In 2005, Joel Sternfeld attended the 11th United Nations Conference on Climate Change, in Montreal. Almost all the participants agreed that not only was climate change occurring, it was also about to reach a tipping point and become irreversible. His photos portray the delegates at the moment when the horror of what they were hearing was visible on their faces.

Gideon Mendel, João Pereira de Araúj, Rio Branco, Brazil, 14 March 2015. From the series Drowning World

Gideon Mendel has spent 8 years traveling the world, photographing people whose lives have suddenly been devastated by floods.

Peter Goin, Accelerated Erosion, July 1987, from the series Nuclear Landscapes. This canyon is in the South Silent Canyon area on the grounds of the Nevada Test Site. Although the area is not used for testing it demonstrates the accelerated erosion caused by nuclear testing nearby. Vibrations from underground testing fracture the rock cliffs, breaking loose huge boulders

Brandi Merolla, What the Frack!, 2013. From the series Fracking Photographs

Photo on the homepage: Paola Pivi, Untitled (Zebras), 2003. Photography by Hugo Glendinning. Courtesy of Galerie Perrotin.


Reporters Without Borders Picks Taiwan for Asian Bureau

The group had wanted to open an office in Hong Kong, a semiautonomous Chinese city where journalists say press freedom is deteriorating.

Australian Streetwear Editorials – This Stussy Australia Lookbook Features Models in Urban Settings (GALLERY)

(TrendHunter.com) For Winter 2017, Stussy Australia released a series of candid shots to promote its most recent offerings.

The editorial features a vast number of models, who all wear the brand’s apparel in…

L'Oreal Paris Recalls '100 Years of Hairstyles' in Viral Video Chart Debut

The Viral Video Chart welcomes a dose of flair this week with L’Oreal Paris’ “100 Years of Hairstyles.” As one would guess, the clip chronicles 10 decades of products and trends, highlighting everything from the first pomade for men (1920s) to finger curls (1930s) and the afro (1970s). Charting its debut at No. 6, the video has notched 7.5 million views, outpacing VVC regulars like Samsung and Wendy’s.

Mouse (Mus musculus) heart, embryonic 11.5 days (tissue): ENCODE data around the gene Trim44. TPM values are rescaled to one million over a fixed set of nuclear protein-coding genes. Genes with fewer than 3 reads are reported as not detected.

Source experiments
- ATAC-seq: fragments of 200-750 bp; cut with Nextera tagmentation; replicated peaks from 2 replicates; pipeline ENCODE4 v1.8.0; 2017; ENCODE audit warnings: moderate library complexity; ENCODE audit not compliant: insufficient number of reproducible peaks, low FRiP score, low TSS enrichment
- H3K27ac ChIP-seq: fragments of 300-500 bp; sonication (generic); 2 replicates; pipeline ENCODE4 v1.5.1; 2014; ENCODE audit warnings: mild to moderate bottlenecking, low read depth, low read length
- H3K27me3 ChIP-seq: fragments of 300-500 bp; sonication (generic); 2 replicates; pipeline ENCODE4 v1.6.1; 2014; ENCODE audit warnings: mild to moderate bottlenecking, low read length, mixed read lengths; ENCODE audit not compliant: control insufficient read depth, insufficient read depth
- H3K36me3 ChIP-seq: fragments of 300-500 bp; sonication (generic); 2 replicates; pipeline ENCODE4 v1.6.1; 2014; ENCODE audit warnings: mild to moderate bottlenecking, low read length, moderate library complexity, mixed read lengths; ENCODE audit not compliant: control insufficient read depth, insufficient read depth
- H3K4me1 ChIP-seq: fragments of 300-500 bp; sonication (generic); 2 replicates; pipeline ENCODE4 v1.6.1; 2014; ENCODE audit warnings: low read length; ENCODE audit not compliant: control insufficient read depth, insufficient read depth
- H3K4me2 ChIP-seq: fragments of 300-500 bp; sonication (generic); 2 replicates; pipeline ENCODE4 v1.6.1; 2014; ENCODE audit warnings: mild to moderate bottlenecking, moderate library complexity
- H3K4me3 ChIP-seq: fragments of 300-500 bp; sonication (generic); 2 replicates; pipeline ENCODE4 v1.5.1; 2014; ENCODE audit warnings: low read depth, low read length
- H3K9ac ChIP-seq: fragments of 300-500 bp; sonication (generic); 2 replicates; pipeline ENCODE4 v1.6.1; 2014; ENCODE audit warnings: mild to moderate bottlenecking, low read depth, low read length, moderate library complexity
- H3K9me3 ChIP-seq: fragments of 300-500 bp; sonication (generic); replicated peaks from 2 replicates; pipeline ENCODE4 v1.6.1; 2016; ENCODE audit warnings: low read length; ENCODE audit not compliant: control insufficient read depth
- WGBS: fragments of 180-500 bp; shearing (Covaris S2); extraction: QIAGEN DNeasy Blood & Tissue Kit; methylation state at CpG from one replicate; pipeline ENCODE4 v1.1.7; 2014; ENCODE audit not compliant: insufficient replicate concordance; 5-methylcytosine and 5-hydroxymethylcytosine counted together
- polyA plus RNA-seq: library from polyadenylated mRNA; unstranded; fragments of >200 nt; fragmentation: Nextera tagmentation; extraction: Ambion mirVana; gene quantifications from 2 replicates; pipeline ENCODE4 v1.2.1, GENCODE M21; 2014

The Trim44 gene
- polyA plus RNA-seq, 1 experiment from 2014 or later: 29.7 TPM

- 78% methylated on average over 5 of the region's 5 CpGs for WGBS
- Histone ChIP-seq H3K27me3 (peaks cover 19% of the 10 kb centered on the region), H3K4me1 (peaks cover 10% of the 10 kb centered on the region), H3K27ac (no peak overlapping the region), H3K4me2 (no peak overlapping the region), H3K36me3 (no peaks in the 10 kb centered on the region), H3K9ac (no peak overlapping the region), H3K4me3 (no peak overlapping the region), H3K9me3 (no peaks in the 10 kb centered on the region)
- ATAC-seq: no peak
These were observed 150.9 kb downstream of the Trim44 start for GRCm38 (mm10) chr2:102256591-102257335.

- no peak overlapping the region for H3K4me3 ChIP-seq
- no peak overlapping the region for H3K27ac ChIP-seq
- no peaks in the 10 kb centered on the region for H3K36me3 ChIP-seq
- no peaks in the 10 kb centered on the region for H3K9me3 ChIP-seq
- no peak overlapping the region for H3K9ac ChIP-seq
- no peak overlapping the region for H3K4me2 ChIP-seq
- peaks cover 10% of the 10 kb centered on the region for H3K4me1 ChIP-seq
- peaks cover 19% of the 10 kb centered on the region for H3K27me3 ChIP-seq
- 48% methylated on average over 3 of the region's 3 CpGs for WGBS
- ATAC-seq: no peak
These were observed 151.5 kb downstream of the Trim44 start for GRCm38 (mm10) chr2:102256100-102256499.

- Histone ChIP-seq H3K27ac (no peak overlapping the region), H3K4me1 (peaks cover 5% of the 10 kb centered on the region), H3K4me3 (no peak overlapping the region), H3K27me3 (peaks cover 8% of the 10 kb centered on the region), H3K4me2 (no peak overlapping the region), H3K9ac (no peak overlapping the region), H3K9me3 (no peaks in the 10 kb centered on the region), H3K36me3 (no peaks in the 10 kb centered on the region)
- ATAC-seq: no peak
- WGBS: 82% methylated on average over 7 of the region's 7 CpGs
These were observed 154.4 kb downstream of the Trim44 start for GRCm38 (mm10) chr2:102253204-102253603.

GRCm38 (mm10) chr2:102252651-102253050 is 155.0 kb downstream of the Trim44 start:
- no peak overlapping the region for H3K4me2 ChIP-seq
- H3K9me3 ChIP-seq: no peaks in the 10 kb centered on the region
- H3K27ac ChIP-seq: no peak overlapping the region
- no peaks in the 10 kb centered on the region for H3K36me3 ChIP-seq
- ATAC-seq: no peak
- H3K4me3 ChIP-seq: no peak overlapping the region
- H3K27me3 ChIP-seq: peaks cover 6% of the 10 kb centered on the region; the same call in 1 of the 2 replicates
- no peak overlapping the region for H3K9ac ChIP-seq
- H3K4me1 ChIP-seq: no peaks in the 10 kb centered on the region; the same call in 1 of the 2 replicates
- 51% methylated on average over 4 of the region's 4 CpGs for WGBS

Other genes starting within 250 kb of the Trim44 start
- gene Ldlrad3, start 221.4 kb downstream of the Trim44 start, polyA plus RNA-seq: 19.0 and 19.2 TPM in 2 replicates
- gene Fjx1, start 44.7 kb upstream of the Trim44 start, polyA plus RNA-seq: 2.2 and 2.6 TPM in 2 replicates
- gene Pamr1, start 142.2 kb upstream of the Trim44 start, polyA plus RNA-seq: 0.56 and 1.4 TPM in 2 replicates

Continue reading at AdAge.com

'The Daily Show' Turns Sean Spicer Into 'Kindergarten Press Secretary'

Ad Age “Media Guy” columnist Simon Dumenco’s media roundup for the morning of Thursday, April 6:

I want to give thanks, in a way, to Pepsi, for that instantly notorious Kendall Jenner ad, because it’s given us all something to talk about (see Nos. 1 and 2, below) other than, you know, other things. Would it be too much to ask for, say, Dr Pepper to do a female-empowerment ad starring Caitlyn Jenner, or for Fanta to do an immigration-themed ad featuring Blac Chyna? That way maybe we wouldn’t have to talk about President Trump (No. 5) or Steve Bannon (No. 4) or Sean Spicer (No. 7). Anyway, let’s get started …

1. This tweet by Martin Luther King Jr.’s daughter is closing in on a quarter-million likes and 125,000 retweets:

Continue reading at AdAge.com

Coke death: Coca-Cola to ditch mid-calorie version as Zero Sugar strategy pays off

Coca-Cola is axing Coca-Cola Life, the version of its flagship product made with a mix of sugar and stevia, from June.

Facebook Gives Agencies More Transparency Following Metrics Blunders

Facebook has introduced a slew of new features aimed at increasing transparency for advertisers and removing the guesswork on its platform.

The company announced the global changes Thursday, attempting to answer questions like why certain campaigns see unexpected dips in performance and what sort of return can brands expect based on their ad spend.

Marketers have been clamoring for increased transparency after Facebook revealed last year that it had been inaccurately calculating a number of metrics. Facebook in February agreed to let the industry’s Media Ratings Council audit some of its metrics.

Continue reading at AdAge.com

McDonald’s Considers Bringing Back McNuggets Szechuan Sauce Just for Rick and Morty Fans